Orbis Corp. will close the former Hinkle Manufacturing Inc. plant in Perrysburg before the end of the year — an announcement that comes just a month after Orbis purchased the local automotive packaging company.
About 70 people are expected to lose their jobs.
“We understand that this is disruptive to a lot of families and we recognize the news we shared this past week is difficult to share,” said Dennis Rooney, vice president of human resources at Orbis. “Our thinking was once we knew where we could go with this, we had an obligation to share that in advance, and that’s part of our discussion.”
Exterior of former Hinkle Manufacturing Inc. site at 5th and D Streets, Ampoint Industrial Park Perrysburg. Orbis Corp. has announced it will close the facility, resulting in about 70 lost jobs.
Orbis, which is based in Wisconsin, does plan to maintain an engineering, design, and customer service office in Perrysburg. That office is expected to have about 15 employees.
“We find a lot of value in what those folks, the veteran designers especially, bring with the Hinkle acquisition,” Mr. Rooney said.
Founded in 1962, Hinkle had long specialized in producing reusable plastic packaging for the automotive industry. The firm also produced and sold plastic shipping containers for foods and pharmaceuticals, cardboard boxes, and packaging foam. Outside of the supply chain industry, Hinkle might be best known locally for donating the corrugated blue plastic boxes that the USA Luge program uses for travel and storage of its sleds.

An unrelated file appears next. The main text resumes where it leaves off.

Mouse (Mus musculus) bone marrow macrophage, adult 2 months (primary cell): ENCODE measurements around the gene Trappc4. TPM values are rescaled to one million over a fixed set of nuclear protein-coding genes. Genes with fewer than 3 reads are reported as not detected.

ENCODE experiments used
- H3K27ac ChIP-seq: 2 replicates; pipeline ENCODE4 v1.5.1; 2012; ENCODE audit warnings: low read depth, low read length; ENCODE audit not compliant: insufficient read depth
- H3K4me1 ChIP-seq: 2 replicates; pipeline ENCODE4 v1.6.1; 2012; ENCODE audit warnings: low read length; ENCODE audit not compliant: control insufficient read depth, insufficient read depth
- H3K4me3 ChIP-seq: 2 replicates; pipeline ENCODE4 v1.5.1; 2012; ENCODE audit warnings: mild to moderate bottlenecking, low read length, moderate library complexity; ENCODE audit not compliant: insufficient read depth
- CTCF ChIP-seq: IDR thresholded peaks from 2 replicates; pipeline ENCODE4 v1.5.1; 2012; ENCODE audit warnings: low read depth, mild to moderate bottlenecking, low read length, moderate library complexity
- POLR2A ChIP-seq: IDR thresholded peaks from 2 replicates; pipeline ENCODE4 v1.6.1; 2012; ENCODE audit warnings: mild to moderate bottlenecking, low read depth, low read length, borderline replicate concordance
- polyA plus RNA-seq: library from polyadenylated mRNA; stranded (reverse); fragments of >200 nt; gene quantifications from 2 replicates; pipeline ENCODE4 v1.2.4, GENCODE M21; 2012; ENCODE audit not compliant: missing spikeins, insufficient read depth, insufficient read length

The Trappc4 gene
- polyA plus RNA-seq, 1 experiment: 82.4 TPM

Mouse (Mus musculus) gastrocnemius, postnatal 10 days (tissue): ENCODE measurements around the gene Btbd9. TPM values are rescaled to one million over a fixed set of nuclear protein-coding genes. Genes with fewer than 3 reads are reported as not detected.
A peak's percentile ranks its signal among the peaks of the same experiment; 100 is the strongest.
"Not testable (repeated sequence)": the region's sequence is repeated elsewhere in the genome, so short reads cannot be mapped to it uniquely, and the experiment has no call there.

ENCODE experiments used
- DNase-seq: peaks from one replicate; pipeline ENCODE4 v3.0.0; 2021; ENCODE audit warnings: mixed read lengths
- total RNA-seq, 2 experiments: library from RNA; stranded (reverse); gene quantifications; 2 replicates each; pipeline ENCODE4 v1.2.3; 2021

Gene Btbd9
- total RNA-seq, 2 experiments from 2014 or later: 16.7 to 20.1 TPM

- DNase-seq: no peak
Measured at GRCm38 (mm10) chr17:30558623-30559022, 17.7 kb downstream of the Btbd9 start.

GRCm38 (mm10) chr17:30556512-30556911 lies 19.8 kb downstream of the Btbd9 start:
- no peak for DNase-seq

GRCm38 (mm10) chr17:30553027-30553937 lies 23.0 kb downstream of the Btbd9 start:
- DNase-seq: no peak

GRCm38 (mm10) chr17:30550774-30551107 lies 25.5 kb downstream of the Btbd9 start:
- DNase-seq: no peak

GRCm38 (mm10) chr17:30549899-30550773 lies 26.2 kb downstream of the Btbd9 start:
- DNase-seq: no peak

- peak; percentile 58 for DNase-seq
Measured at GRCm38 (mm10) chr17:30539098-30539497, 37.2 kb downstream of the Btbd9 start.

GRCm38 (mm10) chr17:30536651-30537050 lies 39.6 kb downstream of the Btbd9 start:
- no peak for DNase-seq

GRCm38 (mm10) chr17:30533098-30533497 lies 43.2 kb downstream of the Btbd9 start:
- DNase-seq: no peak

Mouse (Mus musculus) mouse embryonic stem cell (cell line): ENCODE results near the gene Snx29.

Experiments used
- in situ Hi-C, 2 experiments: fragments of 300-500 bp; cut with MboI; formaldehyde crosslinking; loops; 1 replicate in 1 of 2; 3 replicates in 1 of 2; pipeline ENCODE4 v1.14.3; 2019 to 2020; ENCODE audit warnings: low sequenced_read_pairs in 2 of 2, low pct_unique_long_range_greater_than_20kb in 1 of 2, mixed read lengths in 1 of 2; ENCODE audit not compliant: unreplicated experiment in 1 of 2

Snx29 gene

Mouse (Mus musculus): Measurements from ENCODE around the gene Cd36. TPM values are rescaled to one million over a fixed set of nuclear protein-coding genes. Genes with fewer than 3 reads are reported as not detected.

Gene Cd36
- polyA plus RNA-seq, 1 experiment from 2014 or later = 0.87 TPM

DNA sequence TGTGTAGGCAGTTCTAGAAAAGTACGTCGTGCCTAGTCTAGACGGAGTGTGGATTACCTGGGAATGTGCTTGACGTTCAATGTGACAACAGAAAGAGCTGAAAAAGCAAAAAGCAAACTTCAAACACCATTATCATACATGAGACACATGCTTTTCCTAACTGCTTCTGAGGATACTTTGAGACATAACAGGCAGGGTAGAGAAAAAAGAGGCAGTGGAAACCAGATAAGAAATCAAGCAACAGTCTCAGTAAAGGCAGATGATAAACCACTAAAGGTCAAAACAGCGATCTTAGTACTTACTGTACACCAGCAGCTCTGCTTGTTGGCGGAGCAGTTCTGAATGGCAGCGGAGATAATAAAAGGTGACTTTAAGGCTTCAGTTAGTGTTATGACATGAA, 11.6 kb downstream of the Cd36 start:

Orbis announced the deal to purchase Hinkle on May 1, with officials saying the Perrysburg company’s business and customer base were a strong complement to what Orbis was already doing and would allow the company to provide a wider range of products. In addition to its facilities in Perrysburg, Hinkle also had a factory in Dearborn, Mich.
Mr. Rooney said Orbis hadn’t initially intended to close the former Hinkle plants, but after a review of its business and manufacturing footprint, officials decided to wind them down and move production to other existing Orbis facilities.
The Perrysburg plant is expected to close by Nov. 15, while a plant in Dearborn plant will shut down by December 15. Mr. Rooney said officials are negotiating severance packages with the United Auto Workers Local 12, which represents the employees who will be losing their jobs.
“We’d certainly rather be working on a continuation plan but there appears to be no interest in that, which is especially hard to take considering that workforce,” said Bruce Baumhower, the Local 12 president. “People hired in at Hinkle stay there their whole life. It’s been a family business and the employees have felt like part of a family their entire careers. It’s really disheartening to see Orbis kick them to the curb like that.”
Tab Hinkle, the president of Hinkle Manufacturing prior to its purchase by Orbis and the son of the company’s founder, said he was given no indication that the plants might be closed and expressed frustration about the outcome following the sale.
“I’m not involved anymore, unfortunately, or this wouldn’t have happened,” he said in a brief phone interview. “Obviously, it’s extremely disappointing.”
Orbis has 10 other plants in the United States and Canada, including two in Ohio. The company also has manufacturing operations in Belgium. Officials said a final decision on where the Perrysburg work will go hasn’t been made, though Orbis’ Mentor facility in suburban Cleveland is a leading candidate.
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